For the first time in my life, I decided that I should get involved in the political process. (Don't get me wrong, I do vote in all of the elections, but I thought that maybe I should be a little more active this year since Washington's vote "really counted" this time around...) Here in the State of Washington, we decide our political candidate choices through a confusing combination of caucuses and primary ballot votes. I'm not sure how all of it works as far as the mathematics behind how the delegates are chosen, but I thought that I would go and "make my voice heard" at the caucus. This is where I discovered that perhaps the political process was lost on me.
Saturday, 12:50ish, I pull into the high school parking lot so that I can be sure that I'm checked in by 1 p.m., when the caucus is supposed to start. So far, so good. I walk into the common area where the caucus is to be held. Alright... there's a lot of people there! On each table is a small sign with the number of each district, but they're not very easy to see around the sea of bodies. After checking out our condo on the map, I figure out which district I'm in, and navigate the room no less than four times before locating my district. After signing in and declaring my candidate choice (and why does the democratic party need to know what race I am and whether I'm gay / lesbian / transgendered?), I sit and wait for the caucus to begin. And I wait, wait, and wait. Chatted with a few people from my district, and I live next to some nice people from what I can tell. And again, we wait a little more... There were two people who seemed to be "in charge," and they were running around madly trying to get things going... which would have been fine if they weren't giving differing answers on how things were to be run.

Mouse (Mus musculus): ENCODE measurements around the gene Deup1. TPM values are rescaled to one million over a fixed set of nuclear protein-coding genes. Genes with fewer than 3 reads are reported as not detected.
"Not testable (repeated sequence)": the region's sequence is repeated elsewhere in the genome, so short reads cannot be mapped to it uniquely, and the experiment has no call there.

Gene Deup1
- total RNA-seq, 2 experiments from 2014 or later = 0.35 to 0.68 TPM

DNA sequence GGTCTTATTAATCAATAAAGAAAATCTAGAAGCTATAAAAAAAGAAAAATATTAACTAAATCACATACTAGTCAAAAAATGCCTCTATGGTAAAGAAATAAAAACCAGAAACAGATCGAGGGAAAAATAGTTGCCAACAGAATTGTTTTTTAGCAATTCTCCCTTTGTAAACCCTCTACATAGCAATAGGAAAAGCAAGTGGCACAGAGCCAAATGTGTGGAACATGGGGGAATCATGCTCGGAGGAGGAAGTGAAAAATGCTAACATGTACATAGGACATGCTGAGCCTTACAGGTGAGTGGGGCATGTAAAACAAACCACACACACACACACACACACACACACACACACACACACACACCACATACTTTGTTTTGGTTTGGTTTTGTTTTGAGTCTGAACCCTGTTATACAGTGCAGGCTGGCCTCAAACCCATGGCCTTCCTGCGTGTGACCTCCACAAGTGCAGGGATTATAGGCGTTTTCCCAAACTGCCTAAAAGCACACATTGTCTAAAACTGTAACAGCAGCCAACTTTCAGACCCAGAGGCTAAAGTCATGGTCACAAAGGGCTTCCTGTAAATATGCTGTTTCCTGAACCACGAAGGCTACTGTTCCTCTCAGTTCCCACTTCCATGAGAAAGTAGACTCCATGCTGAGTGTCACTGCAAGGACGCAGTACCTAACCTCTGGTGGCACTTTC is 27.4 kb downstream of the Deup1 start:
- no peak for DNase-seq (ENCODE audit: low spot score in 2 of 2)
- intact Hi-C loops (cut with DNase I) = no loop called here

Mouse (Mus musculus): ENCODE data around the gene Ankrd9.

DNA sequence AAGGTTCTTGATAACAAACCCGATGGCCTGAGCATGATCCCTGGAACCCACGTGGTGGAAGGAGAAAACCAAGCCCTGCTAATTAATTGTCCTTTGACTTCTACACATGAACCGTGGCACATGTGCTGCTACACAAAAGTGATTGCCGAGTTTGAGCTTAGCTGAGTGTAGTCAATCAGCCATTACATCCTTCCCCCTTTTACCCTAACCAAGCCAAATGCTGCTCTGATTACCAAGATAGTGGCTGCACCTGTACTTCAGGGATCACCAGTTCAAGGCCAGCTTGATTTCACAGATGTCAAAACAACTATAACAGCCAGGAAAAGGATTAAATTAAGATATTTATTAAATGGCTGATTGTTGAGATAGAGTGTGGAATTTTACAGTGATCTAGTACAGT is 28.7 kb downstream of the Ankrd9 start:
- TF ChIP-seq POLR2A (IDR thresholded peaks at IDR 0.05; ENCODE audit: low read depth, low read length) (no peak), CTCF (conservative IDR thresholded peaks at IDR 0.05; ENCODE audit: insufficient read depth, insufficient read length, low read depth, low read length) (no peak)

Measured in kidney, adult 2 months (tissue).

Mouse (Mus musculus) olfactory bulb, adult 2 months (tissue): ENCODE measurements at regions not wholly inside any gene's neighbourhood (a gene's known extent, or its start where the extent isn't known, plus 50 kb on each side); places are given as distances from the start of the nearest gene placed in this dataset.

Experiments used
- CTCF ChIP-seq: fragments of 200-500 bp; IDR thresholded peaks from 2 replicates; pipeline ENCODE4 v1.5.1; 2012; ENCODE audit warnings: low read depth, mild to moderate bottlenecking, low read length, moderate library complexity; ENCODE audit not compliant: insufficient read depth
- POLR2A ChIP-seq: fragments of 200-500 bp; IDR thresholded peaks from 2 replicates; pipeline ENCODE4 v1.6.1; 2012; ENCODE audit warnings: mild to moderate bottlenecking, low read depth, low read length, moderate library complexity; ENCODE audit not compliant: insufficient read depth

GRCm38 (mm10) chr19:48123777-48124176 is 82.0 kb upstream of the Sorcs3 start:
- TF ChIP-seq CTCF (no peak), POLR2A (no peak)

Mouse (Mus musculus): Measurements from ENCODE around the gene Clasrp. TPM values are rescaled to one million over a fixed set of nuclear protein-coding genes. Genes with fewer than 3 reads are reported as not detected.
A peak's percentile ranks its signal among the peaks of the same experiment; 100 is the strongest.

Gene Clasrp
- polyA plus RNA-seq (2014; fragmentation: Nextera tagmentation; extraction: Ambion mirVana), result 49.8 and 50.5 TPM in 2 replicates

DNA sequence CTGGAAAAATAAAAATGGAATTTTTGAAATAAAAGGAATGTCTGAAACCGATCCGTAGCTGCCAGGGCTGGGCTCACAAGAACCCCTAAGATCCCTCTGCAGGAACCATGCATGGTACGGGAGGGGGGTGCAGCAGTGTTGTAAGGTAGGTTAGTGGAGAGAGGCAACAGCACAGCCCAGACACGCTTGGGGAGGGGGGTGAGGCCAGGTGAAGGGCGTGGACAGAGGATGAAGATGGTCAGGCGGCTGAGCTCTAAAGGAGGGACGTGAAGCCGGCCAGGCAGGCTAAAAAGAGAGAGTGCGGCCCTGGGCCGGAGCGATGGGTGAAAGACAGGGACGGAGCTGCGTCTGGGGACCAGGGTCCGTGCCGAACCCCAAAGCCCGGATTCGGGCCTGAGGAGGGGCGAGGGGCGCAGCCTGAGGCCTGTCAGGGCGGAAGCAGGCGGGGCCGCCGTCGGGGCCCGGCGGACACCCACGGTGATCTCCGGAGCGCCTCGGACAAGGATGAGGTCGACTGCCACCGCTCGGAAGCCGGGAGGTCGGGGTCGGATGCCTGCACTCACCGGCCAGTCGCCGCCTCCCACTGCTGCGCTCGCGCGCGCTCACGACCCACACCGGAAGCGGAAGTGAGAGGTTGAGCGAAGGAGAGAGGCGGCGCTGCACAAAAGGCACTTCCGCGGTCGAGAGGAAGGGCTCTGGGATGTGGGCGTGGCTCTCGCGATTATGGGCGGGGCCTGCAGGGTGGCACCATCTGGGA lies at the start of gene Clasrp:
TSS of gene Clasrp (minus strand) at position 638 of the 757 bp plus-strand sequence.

After 45 minutes and a lot of confusion, we got into our different districts and began the discussions. Our particular district had strong feelings on the side of Obama, and only one person got up to speak on behalf of Hillary Clinton. I guess that I would have liked it to be a little less one-sided, but I didn't have much to contribute to the conversation. I was really there to figure out how this all worked, and to learn more about the candidates. At the end of the day, we sent 6 of our 7 delegates in favor of Obama, and apparently our district had one of the highest delegate counts of any of the districts at our caucus location, which was kind of interesting.
At the end of the day, though, I found the disorganization of the process frustrating, and realized why I'm not really that political... but at least I was there to "make my voice heard," which is all that counts, right?
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